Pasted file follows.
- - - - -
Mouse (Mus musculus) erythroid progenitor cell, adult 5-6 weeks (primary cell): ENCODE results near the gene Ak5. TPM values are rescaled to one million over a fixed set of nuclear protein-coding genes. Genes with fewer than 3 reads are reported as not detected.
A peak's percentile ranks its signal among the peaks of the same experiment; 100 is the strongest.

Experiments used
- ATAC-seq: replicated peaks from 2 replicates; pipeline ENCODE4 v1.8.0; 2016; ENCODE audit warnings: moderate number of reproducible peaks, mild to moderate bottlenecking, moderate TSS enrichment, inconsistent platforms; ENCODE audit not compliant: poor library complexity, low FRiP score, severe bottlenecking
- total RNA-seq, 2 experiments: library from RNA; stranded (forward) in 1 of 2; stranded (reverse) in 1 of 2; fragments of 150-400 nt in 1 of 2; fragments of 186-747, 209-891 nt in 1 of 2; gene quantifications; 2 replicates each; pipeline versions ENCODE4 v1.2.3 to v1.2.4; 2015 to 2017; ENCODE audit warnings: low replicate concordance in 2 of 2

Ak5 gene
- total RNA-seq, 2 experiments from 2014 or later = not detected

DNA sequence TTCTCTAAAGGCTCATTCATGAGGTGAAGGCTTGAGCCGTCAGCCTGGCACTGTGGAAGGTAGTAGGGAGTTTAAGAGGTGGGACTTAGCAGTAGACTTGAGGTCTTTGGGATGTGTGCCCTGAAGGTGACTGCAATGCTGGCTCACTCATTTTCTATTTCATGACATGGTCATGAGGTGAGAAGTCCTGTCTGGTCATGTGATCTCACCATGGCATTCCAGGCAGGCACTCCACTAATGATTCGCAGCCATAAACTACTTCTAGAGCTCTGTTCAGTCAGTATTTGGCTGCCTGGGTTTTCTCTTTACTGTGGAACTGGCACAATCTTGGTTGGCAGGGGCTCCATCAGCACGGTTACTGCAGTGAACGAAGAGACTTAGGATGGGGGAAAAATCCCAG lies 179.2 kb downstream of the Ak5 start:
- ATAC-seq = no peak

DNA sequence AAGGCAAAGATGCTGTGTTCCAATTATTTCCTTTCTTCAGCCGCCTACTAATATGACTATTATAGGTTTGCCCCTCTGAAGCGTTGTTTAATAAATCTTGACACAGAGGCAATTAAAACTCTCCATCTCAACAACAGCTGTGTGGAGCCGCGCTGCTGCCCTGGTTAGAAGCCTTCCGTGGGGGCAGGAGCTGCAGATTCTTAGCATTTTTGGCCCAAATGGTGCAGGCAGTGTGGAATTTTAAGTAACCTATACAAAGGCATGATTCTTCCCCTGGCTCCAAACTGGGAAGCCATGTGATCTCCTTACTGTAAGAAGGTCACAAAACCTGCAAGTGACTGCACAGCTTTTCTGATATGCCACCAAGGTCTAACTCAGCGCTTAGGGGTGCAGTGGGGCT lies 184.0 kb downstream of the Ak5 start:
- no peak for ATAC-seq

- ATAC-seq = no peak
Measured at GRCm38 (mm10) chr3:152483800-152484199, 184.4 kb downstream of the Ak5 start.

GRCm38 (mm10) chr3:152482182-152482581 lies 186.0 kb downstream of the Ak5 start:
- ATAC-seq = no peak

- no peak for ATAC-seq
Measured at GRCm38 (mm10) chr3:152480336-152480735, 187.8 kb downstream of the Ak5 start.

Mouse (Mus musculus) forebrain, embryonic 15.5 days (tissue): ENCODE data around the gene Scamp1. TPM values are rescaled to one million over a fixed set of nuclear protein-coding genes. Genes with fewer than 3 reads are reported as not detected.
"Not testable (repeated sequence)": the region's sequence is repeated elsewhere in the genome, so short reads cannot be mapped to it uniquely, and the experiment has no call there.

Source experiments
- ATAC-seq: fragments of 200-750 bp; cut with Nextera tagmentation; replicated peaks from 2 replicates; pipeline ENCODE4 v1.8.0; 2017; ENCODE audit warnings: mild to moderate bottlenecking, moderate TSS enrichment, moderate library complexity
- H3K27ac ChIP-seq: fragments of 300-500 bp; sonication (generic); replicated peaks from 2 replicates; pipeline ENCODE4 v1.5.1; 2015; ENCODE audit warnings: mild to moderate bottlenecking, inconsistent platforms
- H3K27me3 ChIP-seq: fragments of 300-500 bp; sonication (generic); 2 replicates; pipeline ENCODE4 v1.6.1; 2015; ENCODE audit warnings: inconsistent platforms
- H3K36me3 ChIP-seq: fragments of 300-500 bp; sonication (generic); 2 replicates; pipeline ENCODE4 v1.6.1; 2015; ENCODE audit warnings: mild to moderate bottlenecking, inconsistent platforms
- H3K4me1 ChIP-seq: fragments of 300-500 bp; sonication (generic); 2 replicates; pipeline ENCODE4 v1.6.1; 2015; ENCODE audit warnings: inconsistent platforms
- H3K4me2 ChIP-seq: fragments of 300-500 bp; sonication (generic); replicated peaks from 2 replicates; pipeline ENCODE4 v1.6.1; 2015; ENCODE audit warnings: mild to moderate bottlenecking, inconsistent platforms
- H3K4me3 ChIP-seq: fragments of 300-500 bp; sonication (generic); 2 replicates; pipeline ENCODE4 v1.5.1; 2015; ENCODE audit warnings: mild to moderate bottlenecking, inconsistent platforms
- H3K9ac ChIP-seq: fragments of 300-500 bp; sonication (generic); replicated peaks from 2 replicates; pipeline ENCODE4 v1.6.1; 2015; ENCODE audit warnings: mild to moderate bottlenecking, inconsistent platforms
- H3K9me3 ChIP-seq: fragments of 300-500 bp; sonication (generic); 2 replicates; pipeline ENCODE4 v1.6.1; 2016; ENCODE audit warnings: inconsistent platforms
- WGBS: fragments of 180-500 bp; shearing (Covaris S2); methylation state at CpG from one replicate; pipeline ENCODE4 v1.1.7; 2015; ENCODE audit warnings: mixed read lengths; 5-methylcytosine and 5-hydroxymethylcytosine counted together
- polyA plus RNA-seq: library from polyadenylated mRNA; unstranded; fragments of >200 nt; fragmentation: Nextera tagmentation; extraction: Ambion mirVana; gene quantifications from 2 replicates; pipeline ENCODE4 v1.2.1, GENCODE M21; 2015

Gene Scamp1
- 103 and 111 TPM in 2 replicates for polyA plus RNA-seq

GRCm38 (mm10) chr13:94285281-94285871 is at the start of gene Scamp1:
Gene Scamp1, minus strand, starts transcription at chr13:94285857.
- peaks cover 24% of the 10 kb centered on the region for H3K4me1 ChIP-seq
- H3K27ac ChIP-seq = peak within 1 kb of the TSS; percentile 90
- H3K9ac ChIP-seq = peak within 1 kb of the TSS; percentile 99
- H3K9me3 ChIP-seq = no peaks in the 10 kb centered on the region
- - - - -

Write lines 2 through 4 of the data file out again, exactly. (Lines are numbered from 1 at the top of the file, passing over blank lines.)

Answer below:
A peak's percentile ranks its signal among the peaks of the same experiment; 100 is the strongest.

Experiments used
- ATAC-seq: replicated peaks from 2 replicates; pipeline ENCODE4 v1.8.0; 2016; ENCODE audit warnings: moderate number of reproducible peaks, mild to moderate bottlenecking, moderate TSS enrichment, inconsistent platforms; ENCODE audit not compliant: poor library complexity, low FRiP score, severe bottlenecking